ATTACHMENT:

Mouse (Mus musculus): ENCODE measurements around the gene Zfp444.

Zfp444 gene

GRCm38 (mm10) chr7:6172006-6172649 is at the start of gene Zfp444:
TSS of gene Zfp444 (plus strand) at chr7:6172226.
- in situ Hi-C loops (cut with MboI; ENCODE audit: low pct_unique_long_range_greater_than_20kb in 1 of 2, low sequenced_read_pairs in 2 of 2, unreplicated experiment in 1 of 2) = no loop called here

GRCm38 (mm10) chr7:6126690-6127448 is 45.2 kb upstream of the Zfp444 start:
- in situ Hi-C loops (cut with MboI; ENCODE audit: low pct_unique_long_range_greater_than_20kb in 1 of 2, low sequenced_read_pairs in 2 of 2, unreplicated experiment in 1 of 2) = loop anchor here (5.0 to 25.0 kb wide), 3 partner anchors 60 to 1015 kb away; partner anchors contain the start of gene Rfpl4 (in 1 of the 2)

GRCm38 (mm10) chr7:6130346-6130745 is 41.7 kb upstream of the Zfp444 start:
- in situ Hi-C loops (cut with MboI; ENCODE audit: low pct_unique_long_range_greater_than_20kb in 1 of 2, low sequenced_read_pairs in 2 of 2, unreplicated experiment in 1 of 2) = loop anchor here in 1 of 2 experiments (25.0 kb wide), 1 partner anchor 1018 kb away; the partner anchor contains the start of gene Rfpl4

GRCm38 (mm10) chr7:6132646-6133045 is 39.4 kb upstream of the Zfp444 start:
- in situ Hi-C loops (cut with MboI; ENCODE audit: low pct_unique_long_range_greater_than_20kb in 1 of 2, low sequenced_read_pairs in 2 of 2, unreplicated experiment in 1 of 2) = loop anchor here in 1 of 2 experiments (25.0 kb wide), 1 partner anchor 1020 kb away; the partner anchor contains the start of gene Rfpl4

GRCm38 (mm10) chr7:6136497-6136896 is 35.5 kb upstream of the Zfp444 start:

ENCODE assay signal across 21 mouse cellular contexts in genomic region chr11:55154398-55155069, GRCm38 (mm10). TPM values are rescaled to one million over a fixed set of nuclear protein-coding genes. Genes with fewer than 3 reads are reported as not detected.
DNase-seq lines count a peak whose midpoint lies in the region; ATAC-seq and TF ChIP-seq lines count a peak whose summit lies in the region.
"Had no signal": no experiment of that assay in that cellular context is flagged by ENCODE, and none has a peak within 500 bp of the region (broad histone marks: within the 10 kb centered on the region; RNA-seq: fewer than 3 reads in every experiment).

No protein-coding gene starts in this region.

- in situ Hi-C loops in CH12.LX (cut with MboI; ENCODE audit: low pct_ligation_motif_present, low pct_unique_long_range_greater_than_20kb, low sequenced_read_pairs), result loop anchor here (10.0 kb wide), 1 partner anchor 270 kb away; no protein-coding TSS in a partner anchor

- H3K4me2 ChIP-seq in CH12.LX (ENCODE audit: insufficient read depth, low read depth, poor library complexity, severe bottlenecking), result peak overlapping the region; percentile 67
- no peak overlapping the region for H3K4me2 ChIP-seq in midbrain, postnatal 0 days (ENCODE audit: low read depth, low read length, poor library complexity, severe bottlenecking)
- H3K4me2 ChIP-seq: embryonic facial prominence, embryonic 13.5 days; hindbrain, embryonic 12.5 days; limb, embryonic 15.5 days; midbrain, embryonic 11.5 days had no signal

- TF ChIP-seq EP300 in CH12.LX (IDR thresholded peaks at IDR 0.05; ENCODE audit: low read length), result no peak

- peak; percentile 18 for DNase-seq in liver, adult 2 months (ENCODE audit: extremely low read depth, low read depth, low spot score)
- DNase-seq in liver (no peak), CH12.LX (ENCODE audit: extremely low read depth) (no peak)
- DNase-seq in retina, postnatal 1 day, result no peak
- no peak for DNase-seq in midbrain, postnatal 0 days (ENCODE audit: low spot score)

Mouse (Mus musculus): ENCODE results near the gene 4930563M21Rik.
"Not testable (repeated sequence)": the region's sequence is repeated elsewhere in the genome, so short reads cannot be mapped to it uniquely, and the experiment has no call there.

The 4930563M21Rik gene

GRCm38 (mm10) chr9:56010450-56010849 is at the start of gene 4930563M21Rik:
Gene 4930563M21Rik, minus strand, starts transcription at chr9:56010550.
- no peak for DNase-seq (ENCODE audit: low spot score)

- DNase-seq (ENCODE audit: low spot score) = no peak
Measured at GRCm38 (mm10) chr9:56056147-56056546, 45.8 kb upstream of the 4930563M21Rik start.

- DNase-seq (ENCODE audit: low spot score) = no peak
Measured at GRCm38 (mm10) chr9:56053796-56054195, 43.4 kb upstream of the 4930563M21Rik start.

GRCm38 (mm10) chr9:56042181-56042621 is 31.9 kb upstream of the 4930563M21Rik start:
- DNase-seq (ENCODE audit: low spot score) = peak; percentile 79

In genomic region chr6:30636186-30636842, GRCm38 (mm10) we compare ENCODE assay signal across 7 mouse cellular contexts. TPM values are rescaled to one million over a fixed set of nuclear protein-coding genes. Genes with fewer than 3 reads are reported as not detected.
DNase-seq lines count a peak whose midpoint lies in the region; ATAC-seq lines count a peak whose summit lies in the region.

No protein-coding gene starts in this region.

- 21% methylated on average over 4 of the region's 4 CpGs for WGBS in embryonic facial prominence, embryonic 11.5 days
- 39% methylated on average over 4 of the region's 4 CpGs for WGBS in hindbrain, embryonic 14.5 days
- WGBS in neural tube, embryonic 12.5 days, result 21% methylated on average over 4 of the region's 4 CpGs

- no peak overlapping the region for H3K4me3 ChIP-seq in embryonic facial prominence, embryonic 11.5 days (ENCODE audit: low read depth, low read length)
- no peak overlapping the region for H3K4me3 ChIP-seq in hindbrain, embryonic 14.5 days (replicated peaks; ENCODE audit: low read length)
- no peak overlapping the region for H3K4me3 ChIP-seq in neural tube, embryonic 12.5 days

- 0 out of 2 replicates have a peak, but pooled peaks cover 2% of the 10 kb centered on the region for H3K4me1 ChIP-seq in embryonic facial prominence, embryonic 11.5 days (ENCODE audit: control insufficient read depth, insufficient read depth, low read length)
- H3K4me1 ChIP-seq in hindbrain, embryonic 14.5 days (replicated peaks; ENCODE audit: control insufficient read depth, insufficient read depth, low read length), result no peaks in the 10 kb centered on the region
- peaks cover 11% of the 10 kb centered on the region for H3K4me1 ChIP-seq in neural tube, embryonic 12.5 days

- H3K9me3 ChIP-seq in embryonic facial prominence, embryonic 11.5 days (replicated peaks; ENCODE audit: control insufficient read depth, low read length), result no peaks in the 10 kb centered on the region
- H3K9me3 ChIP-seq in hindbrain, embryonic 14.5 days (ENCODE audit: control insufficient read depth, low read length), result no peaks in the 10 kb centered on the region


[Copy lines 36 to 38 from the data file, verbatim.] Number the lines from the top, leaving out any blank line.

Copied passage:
GRCm38 (mm10) chr9:56042181-56042621 is 31.9 kb upstream of the 4930563M21Rik start:
- DNase-seq (ENCODE audit: low spot score) = peak; percentile 79

In genomic region chr6:30636186-30636842, GRCm38 (mm10) we compare ENCODE assay signal across 7 mouse cellular contexts. TPM values are rescaled to one million over a fixed set of nuclear protein-coding genes. Genes with fewer than 3 reads are reported as not detected.